The Third Round: The goal is not to fulfil the task but is instead to bring attention to whatever arises

Outer Life Conditions are NOT the Focus 

The outer external life can only be called a charitable life insofar as we give attention to the practise of charity where our inner life is concerned. So, the focus in Logopraxis is on the application of truths from the Word to examine the quality of our mental life with its thoughts and affections. It is this practise of charity on this inner plane of life that keeps external life in its proper perspective and gives it spiritual meaning.  

It’s important that these levels of life are kept separate in our thinking so that we are clear about where to apply the portion of Text that we working with, i.e. to the inner life of our mind, to our thoughts and affections. 

It is perhaps one of the most difficult things of all not to have our attention drawn into the external world with its outer events, circumstances, and people and see it as having some causal connection with how we are feeling internally. To be taken with thoughts like,  

  • If only this or that would change then… 
  • If only she or he would just do things this way then … 

What we fail to see is that this attitude to the conditions of outer life creates inverted ways of thinking about the relationship between the inner spiritual world of causes and the outer natural world of effects.   

The natural mind is predisposed to viewing external life as the cause of its internal states. However, what the Word teaches is that this is an inversion of how things actually are. From a Logopraxis perspective, external events and people are not held to be the cause of how we feel and think. The external events and people merely ground an inner response (emotional state), the cause of which is tied to belief structures that we carry but are largely unaware of. When we project the cause of our state onto something in the external world, we are operating from a belief that the external world is a world of causes and that what we experience as our emotional state is an effect resulting from whatever it is we are facing. Effectively, we believe the appearances of our senses over what the Word says is true.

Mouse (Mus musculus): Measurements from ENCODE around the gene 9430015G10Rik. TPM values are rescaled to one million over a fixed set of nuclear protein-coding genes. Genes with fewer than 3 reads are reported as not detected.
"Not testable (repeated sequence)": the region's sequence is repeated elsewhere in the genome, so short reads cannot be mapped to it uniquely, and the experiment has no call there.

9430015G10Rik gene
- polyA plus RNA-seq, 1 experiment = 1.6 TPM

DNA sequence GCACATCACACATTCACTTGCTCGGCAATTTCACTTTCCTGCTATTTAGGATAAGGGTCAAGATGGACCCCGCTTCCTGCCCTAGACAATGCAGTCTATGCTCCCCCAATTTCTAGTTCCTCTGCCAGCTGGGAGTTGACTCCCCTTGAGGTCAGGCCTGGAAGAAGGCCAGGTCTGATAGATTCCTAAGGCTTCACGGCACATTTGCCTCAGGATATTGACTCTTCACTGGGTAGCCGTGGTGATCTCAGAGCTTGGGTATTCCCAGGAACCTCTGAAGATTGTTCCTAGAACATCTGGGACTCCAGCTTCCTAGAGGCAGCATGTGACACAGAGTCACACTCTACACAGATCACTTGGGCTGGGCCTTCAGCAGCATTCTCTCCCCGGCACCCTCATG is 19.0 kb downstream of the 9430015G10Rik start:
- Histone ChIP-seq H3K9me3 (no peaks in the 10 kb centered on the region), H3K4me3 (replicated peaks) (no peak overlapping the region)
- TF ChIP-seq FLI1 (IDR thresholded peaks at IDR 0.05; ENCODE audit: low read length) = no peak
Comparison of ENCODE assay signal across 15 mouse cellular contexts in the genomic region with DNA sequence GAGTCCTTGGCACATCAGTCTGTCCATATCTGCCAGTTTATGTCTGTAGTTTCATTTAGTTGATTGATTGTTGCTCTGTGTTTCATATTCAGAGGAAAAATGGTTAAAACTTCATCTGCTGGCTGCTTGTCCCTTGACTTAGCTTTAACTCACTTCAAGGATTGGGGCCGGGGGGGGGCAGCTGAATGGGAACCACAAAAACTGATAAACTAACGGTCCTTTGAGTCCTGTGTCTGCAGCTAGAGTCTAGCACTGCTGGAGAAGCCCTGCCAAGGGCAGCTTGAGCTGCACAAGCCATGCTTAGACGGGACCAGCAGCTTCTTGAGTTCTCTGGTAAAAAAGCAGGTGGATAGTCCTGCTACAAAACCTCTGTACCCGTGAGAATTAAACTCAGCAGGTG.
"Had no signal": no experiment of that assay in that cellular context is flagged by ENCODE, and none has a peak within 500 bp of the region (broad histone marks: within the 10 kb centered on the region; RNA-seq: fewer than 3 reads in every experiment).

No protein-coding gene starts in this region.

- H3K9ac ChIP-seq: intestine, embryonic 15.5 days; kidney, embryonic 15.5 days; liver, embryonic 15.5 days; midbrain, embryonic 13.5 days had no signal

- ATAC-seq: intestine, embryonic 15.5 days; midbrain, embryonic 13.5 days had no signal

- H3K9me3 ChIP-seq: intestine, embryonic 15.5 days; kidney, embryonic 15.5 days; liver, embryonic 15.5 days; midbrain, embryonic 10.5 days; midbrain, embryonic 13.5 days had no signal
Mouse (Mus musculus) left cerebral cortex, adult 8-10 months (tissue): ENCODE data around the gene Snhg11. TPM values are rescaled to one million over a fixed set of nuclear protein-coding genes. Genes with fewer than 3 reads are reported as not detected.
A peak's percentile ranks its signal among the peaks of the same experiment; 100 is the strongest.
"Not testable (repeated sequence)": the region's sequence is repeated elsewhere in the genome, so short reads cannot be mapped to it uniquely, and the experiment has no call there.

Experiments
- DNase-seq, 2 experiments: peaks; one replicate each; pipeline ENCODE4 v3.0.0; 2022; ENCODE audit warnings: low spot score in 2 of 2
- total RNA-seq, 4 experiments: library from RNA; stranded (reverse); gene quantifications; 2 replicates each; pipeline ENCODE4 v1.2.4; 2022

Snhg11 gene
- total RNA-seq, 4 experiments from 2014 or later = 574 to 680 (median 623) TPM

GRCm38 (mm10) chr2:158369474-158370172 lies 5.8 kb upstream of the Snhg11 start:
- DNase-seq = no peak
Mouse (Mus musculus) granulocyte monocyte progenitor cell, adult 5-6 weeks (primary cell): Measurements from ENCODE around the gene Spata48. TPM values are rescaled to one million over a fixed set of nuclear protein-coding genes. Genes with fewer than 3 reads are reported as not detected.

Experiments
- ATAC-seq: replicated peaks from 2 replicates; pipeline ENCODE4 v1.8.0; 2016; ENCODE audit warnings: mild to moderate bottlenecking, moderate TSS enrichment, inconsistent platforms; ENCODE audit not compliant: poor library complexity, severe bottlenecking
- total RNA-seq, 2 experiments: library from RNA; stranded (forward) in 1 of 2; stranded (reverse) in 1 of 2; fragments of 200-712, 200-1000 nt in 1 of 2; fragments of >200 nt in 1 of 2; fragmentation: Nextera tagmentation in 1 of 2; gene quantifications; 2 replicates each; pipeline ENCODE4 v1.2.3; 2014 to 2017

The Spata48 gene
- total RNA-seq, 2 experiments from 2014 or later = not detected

When our thinking regarding cause and effect is inverted, our focus will be on changing externals as the basis to effecting a change in our emotional state. In this inverted state of mind, we believe that changes in our external outer world will provide us with relief from feelings of discomfort, frustration, and sadness or, alternatively, will provide us with feelings of happiness, fulfilment, and joy in life. This is a diversionary tactic of the hellish proprium. The infernal proprium continually works to deflect our attention away from examining our beliefs in the light of what the Word says is true and in attending to the quality of our thoughts and affections. Logopraxis supports us to place our focus on applying truths from the Word to our mental life, this being where the real causes of our responses are seated. Attending to this level of life is where genuine spiritual work can be carried out and transformational change effected.